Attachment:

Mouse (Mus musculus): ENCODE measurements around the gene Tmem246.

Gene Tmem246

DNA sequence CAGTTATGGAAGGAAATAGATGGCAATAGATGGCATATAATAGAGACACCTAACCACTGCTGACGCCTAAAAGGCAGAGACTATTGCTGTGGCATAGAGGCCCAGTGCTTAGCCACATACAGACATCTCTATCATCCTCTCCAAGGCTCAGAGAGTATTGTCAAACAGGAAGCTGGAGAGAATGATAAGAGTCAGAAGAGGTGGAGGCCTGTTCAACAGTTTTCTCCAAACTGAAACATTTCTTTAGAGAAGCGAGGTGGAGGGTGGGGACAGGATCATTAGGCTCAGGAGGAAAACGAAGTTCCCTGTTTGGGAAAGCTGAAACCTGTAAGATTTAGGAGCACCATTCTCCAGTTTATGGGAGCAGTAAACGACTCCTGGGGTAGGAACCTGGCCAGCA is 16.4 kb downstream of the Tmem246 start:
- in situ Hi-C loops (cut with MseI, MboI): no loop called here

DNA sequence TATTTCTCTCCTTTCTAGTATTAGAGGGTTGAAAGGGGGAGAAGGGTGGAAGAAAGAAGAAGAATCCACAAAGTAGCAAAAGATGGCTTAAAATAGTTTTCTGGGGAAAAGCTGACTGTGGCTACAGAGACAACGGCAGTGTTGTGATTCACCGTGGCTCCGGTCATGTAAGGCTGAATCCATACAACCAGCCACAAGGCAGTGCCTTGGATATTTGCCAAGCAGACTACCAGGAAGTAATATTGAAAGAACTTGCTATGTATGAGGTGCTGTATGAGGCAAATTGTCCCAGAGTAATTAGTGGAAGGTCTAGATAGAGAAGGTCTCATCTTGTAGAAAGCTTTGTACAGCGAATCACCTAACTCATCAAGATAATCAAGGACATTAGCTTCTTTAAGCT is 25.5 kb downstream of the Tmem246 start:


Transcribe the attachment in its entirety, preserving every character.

Mouse (Mus musculus): ENCODE measurements around the gene Tmem246.

Gene Tmem246

DNA sequence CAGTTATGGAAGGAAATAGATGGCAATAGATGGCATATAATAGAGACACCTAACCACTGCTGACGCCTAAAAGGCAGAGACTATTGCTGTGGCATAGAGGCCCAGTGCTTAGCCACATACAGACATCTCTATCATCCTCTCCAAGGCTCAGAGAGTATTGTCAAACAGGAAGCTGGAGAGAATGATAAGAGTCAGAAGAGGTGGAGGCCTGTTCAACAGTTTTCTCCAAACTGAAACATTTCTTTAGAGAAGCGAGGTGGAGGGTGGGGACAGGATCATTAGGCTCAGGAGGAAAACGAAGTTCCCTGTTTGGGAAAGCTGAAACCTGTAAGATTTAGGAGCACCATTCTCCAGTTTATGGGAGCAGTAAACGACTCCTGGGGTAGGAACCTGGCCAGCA is 16.4 kb downstream of the Tmem246 start:
- in situ Hi-C loops (cut with MseI, MboI): no loop called here

DNA sequence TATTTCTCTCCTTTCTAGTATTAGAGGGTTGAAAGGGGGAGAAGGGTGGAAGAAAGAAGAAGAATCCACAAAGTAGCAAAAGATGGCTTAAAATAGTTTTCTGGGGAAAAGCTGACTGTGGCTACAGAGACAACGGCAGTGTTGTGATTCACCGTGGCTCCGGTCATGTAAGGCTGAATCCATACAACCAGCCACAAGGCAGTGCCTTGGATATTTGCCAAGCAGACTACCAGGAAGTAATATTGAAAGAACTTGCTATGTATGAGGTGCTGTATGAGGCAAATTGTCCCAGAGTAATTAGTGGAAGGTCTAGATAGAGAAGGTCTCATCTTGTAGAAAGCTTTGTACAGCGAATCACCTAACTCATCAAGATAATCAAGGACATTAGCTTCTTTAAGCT is 25.5 kb downstream of the Tmem246 start: